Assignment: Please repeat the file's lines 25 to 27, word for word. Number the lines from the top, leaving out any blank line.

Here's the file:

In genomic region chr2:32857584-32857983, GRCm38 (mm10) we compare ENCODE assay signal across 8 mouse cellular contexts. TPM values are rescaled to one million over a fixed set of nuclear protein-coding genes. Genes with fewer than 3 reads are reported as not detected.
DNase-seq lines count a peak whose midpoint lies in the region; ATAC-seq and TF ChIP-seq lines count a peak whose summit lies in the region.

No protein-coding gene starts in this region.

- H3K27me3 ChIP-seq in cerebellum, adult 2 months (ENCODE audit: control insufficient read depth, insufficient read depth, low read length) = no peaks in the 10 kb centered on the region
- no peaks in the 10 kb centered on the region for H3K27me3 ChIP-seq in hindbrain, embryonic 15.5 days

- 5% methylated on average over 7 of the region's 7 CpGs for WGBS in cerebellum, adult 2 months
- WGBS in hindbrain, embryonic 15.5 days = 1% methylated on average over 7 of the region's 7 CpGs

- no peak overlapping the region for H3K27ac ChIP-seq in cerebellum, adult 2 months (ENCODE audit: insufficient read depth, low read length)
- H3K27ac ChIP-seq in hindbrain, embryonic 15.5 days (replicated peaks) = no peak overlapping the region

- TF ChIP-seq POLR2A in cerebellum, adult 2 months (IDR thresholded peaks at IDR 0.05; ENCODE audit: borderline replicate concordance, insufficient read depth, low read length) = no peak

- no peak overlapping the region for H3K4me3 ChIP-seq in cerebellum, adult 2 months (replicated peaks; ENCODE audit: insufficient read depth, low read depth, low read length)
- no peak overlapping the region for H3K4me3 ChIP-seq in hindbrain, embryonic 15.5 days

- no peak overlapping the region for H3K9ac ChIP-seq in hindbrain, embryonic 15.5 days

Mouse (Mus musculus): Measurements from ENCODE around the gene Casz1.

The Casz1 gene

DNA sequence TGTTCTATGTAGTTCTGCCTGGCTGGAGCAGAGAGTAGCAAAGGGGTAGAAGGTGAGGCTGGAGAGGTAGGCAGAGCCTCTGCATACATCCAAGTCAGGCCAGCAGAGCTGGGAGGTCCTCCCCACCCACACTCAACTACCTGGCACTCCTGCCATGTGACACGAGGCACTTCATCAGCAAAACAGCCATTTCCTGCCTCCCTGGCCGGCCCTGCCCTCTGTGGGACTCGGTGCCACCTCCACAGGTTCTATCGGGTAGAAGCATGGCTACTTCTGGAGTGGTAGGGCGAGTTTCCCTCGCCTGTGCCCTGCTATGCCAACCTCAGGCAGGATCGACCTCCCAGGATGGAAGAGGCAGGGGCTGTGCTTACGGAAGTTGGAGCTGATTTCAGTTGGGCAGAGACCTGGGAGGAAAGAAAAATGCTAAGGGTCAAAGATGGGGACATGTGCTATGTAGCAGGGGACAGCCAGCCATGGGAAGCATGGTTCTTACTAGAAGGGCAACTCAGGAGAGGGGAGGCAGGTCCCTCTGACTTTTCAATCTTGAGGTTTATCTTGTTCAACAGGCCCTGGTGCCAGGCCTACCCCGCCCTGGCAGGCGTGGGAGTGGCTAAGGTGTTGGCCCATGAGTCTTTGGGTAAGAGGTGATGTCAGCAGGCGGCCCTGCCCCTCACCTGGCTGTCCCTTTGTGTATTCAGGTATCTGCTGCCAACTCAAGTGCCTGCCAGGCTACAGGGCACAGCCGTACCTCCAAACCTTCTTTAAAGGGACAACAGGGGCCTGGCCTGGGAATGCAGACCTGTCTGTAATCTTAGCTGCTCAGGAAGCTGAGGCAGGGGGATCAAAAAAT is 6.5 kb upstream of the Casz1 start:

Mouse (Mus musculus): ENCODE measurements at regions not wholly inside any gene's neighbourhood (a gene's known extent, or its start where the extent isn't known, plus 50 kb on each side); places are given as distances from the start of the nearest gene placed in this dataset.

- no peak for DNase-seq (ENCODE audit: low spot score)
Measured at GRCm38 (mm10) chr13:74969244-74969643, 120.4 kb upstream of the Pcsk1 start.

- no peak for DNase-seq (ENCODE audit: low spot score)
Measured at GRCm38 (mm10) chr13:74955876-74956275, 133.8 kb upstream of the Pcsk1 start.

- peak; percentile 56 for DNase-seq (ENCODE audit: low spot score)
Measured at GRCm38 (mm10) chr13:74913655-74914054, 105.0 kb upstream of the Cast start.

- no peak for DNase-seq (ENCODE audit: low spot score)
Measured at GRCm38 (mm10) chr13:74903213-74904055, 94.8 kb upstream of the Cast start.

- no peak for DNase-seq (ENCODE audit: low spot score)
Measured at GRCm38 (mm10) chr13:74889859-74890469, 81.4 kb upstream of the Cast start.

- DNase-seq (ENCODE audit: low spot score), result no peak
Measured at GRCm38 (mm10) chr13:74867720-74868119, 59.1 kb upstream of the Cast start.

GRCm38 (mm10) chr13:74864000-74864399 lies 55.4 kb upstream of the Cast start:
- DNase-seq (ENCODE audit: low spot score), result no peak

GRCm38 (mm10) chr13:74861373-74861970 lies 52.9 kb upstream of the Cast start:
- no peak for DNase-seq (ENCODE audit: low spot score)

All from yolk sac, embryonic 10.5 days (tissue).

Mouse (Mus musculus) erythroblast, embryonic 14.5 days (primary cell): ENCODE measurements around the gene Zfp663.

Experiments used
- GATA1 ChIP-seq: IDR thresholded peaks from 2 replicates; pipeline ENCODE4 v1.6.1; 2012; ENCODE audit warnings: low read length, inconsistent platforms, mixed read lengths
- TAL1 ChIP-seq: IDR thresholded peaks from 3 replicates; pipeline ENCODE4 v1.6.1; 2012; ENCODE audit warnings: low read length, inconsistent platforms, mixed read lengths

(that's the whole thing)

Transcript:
Measured at GRCm38 (mm10) chr13:74903213-74904055, 94.8 kb upstream of the Cast start.

- no peak for DNase-seq (ENCODE audit: low spot score)
Measured at GRCm38 (mm10) chr13:74889859-74890469, 81.4 kb upstream of the Cast start.